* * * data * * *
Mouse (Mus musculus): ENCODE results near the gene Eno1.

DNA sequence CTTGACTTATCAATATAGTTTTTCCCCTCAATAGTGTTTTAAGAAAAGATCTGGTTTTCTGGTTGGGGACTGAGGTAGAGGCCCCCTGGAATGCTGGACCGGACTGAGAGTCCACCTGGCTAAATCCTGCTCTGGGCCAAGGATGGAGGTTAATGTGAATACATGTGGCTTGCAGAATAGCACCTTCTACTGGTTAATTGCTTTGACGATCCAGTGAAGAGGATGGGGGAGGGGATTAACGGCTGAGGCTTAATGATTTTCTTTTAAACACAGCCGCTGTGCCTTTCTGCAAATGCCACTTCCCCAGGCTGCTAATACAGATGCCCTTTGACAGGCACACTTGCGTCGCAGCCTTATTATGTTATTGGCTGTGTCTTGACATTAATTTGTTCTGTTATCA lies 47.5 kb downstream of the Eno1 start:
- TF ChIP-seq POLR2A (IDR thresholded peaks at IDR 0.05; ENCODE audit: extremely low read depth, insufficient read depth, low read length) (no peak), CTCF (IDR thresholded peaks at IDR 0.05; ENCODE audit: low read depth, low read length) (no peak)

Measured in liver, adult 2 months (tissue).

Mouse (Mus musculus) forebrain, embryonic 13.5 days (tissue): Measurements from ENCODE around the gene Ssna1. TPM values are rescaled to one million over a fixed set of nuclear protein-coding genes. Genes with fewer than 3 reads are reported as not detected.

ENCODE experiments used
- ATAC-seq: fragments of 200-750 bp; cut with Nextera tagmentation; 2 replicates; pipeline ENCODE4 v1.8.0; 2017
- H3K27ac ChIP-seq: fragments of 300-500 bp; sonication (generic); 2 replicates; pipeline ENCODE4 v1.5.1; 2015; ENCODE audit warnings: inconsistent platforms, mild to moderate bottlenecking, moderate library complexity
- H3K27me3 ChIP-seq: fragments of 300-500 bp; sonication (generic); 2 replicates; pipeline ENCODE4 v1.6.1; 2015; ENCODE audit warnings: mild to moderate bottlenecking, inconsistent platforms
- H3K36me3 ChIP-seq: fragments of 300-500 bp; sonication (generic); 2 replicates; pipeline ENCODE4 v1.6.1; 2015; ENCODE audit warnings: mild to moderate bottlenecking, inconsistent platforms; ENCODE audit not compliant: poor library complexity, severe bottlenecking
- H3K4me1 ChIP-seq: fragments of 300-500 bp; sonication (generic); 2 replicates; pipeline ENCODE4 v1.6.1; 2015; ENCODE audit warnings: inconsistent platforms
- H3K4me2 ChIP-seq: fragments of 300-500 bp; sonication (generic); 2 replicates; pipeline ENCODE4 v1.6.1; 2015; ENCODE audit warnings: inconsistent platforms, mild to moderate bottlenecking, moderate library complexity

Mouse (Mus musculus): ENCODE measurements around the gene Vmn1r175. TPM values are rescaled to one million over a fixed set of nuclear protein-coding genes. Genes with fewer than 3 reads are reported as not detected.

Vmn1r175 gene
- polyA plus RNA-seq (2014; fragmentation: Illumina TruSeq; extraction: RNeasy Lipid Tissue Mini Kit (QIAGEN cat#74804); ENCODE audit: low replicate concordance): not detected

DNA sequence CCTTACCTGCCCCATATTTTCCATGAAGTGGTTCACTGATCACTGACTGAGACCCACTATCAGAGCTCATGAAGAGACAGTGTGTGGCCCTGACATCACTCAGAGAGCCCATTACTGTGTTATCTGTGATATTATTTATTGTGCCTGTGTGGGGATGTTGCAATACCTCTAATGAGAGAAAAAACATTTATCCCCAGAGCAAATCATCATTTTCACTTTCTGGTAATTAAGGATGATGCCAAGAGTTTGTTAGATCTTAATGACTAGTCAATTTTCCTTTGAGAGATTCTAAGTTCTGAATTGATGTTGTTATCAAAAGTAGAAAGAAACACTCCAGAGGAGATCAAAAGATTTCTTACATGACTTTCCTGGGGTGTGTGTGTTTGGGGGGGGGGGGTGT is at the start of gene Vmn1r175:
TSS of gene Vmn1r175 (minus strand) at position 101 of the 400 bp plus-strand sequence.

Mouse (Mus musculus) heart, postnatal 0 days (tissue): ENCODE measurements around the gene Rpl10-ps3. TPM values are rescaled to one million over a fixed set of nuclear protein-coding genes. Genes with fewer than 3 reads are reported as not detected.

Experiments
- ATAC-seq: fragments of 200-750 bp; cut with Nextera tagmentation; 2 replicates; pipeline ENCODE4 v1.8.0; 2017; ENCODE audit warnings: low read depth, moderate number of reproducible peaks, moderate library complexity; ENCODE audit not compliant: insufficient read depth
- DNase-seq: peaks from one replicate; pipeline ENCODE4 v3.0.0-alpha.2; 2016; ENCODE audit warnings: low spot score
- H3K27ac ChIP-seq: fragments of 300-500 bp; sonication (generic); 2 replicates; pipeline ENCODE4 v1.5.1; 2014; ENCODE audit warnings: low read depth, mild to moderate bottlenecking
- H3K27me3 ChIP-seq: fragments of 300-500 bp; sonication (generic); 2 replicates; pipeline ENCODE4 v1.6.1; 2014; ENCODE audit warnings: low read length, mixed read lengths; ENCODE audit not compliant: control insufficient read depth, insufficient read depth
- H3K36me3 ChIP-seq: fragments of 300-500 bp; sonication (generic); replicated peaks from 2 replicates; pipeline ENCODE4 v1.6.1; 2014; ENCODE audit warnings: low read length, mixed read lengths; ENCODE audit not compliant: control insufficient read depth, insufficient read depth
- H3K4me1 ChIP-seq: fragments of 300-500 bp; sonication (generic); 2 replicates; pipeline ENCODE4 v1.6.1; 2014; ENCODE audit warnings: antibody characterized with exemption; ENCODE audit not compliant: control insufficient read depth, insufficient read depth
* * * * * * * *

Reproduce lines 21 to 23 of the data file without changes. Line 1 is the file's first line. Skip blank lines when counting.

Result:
- DNase-seq: peaks from one replicate; pipeline ENCODE4 v3.0.0-alpha.2; 2016; ENCODE audit warnings: low spot score
- H3K27ac ChIP-seq: fragments of 300-500 bp; sonication (generic); 2 replicates; pipeline ENCODE4 v1.5.1; 2014; ENCODE audit warnings: low read depth, mild to moderate bottlenecking
- H3K27me3 ChIP-seq: fragments of 300-500 bp; sonication (generic); 2 replicates; pipeline ENCODE4 v1.6.1; 2014; ENCODE audit warnings: low read length, mixed read lengths; ENCODE audit not compliant: control insufficient read depth, insufficient read depth